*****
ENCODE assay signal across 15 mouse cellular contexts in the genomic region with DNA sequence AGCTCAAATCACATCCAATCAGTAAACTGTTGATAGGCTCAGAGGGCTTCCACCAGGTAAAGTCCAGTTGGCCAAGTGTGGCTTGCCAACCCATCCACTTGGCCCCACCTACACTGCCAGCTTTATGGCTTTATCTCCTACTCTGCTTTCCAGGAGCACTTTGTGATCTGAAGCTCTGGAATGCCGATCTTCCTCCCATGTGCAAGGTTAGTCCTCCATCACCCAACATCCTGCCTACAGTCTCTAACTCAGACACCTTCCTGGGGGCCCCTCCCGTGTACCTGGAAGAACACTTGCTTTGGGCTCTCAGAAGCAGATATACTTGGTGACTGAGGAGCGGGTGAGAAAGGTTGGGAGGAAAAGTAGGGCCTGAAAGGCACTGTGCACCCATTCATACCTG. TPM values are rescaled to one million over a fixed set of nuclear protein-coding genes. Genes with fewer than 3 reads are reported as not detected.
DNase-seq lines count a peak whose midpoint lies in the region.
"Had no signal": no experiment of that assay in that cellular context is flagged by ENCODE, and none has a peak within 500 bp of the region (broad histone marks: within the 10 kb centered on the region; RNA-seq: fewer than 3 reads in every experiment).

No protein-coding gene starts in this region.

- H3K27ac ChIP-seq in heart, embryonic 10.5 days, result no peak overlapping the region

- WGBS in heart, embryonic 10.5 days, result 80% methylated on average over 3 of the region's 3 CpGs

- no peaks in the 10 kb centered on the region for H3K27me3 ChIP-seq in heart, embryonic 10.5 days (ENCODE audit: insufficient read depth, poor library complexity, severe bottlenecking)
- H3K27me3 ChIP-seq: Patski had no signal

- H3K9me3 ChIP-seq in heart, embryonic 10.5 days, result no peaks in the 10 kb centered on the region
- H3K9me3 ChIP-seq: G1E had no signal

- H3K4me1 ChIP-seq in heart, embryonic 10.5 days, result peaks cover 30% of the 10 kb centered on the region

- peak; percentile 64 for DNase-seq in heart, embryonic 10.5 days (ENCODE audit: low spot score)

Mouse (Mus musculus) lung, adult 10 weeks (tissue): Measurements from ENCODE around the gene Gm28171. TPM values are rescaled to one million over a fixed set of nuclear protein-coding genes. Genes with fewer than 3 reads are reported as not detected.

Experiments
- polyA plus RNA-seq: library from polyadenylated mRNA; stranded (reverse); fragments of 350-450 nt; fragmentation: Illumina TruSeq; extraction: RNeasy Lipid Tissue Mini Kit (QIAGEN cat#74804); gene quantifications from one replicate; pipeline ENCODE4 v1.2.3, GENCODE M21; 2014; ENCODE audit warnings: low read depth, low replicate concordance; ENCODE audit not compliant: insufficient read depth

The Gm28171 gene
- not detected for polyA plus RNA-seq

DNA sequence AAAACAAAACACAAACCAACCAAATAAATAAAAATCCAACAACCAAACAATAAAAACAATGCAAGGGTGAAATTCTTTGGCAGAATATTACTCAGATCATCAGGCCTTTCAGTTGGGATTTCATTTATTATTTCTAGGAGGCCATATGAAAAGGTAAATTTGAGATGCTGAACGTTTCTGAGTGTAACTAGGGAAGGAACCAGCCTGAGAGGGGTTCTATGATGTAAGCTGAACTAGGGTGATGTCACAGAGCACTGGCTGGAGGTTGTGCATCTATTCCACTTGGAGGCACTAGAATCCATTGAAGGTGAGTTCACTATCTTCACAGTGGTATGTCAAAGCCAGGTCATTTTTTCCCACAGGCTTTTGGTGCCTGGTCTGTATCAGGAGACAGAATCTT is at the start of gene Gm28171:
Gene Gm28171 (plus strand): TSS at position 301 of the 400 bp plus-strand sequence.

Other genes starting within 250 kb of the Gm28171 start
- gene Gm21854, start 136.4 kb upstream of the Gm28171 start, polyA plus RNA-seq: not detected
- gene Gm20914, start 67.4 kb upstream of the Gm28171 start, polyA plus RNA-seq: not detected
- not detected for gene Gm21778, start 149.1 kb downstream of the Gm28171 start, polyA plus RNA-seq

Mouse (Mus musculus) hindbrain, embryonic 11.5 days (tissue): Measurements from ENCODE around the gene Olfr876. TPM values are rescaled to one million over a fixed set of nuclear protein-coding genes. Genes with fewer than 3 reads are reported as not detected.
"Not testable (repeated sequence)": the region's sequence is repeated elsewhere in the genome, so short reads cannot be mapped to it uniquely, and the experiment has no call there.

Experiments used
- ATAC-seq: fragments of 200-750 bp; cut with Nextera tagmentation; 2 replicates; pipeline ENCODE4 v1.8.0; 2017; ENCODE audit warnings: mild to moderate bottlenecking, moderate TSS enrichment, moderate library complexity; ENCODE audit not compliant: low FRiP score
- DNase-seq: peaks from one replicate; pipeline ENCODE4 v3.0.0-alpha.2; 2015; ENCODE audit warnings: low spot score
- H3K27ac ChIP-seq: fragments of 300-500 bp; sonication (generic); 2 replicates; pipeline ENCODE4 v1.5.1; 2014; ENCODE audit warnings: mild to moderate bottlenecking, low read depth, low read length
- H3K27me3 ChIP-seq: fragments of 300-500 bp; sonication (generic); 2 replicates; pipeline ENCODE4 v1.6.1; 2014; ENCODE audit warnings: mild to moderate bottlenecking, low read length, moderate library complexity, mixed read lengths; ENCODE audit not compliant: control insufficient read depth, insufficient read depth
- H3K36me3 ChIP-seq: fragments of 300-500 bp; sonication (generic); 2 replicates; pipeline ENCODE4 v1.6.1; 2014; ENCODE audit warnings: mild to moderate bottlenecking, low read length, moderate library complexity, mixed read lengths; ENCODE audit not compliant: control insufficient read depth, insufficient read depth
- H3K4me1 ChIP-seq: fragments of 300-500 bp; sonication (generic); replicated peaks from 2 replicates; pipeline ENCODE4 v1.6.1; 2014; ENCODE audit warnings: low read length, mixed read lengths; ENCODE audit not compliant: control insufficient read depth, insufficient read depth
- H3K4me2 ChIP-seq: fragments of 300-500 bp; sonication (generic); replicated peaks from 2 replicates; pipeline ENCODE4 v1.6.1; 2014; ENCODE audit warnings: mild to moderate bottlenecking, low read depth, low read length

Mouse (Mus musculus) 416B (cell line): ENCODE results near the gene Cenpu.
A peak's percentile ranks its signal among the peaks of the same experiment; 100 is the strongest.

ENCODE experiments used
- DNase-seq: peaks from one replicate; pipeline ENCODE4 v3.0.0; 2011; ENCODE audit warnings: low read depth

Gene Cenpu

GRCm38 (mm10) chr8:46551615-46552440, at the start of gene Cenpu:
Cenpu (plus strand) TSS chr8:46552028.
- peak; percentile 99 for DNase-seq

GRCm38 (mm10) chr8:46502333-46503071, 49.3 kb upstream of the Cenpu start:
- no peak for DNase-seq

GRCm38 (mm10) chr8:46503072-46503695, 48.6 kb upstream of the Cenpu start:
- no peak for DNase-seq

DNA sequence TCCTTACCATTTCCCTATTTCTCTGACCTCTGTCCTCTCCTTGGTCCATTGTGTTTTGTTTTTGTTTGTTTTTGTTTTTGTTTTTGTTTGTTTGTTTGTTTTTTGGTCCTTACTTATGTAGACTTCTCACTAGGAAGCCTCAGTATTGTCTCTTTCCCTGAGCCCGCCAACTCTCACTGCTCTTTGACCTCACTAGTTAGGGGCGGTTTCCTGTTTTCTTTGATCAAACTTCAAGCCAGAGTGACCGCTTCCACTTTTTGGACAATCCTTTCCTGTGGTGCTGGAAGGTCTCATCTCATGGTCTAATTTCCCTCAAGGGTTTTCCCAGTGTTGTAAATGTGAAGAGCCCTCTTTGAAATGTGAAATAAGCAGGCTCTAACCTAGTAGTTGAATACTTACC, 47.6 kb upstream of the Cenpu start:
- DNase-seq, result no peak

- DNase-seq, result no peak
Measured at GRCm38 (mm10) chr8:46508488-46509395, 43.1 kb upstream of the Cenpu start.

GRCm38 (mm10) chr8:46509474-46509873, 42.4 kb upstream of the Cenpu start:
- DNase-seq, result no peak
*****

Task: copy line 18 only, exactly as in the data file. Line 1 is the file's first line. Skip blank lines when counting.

DNA sequence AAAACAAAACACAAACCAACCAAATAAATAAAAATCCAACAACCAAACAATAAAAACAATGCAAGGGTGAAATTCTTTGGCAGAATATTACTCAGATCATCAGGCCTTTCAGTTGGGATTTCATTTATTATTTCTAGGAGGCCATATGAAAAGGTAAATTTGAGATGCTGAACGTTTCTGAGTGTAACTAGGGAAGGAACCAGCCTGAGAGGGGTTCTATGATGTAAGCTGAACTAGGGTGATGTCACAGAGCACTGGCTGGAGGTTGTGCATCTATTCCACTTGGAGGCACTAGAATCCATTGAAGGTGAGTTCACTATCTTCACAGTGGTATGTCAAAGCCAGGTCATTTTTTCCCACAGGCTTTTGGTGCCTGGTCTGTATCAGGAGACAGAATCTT is at the start of gene Gm28171: